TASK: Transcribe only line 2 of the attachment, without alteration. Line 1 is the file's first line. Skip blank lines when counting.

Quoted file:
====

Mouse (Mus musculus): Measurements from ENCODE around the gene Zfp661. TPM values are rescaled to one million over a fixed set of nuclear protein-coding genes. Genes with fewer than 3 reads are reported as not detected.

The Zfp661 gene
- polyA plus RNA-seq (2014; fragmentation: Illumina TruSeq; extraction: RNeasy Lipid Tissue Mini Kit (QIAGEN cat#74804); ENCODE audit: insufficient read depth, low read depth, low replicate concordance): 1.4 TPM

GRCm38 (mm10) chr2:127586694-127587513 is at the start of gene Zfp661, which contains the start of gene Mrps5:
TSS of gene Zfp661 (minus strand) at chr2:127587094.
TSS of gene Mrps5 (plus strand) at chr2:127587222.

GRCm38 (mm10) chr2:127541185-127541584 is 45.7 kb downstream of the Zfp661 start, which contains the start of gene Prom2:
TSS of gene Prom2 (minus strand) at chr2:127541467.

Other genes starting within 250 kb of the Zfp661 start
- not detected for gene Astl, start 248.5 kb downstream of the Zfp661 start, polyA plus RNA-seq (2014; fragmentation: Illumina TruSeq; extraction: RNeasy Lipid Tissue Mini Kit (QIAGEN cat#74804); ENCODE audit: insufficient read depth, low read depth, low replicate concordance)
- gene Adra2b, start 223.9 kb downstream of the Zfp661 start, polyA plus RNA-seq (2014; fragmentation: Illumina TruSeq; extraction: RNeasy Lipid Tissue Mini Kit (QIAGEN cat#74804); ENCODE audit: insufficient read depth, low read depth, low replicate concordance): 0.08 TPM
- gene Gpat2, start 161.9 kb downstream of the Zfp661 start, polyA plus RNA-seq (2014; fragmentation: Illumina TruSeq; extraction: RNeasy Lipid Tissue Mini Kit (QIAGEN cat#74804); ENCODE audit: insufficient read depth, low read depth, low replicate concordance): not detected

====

The Zfp661 gene